The fifth Astute Class attack submarine Anson, being built for the Royal Navy, has been launched by BAE Systems at its site in Barrow-in-Furness, Cumbria.
The 7,400-tonne nuclear-powered submarine is the fifth of seven being built by BAE Systems and was officially named Anson at a ceremony in December.
Anson is slated to leave Barrow for sea trials with the Royal Navy next year.
HMS Astute, HMS Ambush, HMS Artful and HMS Audacious, the first four submarines in the class, have already been handed over to the Royal Navy.
Two boats are currently under construction at the Barrow site.
Steve Timms, Managing Director of BAE Systems’ Submarines business, said: “The launch marks an important milestone in the Astute programme and seeing Anson enter the water at such an advanced state is a tangible demonstration of everyone’s hard work over the years.”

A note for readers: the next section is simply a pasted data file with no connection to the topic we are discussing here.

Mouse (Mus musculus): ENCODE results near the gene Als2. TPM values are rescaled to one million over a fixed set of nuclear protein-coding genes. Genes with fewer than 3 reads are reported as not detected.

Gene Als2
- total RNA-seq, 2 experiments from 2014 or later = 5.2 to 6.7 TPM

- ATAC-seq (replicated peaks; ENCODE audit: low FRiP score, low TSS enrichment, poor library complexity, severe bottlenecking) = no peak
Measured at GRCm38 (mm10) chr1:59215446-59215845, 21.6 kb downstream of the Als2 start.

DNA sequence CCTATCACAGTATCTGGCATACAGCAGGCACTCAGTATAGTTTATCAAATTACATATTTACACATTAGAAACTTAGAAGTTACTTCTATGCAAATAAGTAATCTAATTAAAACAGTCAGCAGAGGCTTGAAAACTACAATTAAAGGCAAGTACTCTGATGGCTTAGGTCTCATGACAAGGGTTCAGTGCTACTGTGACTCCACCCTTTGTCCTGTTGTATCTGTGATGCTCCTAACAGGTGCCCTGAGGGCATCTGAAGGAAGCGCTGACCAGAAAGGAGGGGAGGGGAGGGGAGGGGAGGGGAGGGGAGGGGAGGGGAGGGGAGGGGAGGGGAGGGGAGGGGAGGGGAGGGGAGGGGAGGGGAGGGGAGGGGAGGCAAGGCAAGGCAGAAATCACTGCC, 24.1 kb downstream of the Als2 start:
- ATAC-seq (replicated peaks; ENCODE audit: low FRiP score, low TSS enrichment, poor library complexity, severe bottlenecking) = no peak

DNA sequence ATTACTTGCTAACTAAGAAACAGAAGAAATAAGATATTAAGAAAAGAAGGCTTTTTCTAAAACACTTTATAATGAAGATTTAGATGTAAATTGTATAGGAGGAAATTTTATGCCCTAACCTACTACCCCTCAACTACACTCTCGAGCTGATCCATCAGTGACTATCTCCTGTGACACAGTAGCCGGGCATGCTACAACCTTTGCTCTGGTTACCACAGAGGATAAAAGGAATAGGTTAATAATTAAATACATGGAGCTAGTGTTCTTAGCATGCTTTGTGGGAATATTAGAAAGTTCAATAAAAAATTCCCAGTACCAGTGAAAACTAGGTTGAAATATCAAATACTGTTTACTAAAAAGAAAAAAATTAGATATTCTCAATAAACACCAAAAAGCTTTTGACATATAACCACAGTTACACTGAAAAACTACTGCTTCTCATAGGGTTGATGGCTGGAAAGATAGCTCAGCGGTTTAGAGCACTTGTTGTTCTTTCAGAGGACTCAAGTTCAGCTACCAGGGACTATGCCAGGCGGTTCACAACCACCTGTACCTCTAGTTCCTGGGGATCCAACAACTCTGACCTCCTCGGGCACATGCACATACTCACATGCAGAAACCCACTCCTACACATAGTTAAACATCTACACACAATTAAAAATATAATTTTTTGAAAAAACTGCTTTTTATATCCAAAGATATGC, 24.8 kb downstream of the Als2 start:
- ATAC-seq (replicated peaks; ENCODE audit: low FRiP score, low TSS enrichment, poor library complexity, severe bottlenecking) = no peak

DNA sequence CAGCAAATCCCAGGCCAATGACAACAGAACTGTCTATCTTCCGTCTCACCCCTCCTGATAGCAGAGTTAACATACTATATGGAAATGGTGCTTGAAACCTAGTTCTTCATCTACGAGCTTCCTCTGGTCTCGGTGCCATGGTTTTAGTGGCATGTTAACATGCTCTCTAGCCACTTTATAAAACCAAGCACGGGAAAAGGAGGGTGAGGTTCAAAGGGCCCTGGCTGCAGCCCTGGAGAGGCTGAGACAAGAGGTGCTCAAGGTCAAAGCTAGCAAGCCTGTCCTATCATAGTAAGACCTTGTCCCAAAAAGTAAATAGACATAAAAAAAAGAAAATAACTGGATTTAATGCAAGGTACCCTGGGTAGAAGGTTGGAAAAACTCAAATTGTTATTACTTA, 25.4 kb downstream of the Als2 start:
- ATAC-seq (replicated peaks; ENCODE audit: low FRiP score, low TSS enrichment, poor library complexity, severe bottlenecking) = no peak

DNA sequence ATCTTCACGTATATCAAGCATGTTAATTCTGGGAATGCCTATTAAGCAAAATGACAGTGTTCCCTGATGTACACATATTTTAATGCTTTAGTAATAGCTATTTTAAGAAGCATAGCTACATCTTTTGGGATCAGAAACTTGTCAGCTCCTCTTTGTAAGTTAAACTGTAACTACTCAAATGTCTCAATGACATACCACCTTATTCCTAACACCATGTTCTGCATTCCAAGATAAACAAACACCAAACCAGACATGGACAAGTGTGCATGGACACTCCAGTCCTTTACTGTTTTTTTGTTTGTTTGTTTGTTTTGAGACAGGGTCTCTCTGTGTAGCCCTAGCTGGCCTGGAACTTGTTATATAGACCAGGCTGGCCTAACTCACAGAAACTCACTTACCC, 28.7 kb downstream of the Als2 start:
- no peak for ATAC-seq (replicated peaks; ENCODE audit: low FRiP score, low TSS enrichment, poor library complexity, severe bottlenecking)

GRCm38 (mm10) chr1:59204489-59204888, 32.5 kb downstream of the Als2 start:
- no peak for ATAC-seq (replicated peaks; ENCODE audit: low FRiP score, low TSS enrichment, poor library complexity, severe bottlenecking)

“We now look forward to a successful test and commissioning phase and working alongside Anson’s crew to prepare the submarine for operations with the Royal Navy.”
Measuring 97 metres in length, the Astute Class boats are the largest and most advanced attack submarines ever built for the Royal Navy.
The nuclear submarines can circumnavigate the globe submerged, producing their own oxygen and drinking water.
BAE Systems is a also member of the Dreadnought Alliance working alongside the Submarine Delivery Agency and Rolls-Royce to deliver the UK’s next class of nuclear deterrent submarines.
Two of the four submarines are under construction, with the first due to enter service in the early 2030s.
Approximately 10,000 people work on the Dreadnought and Astute programmes at BAE Systems’ Barrow site and over the next five years, the company expect to recruit more than 200 graduates and 1,500 apprentices.
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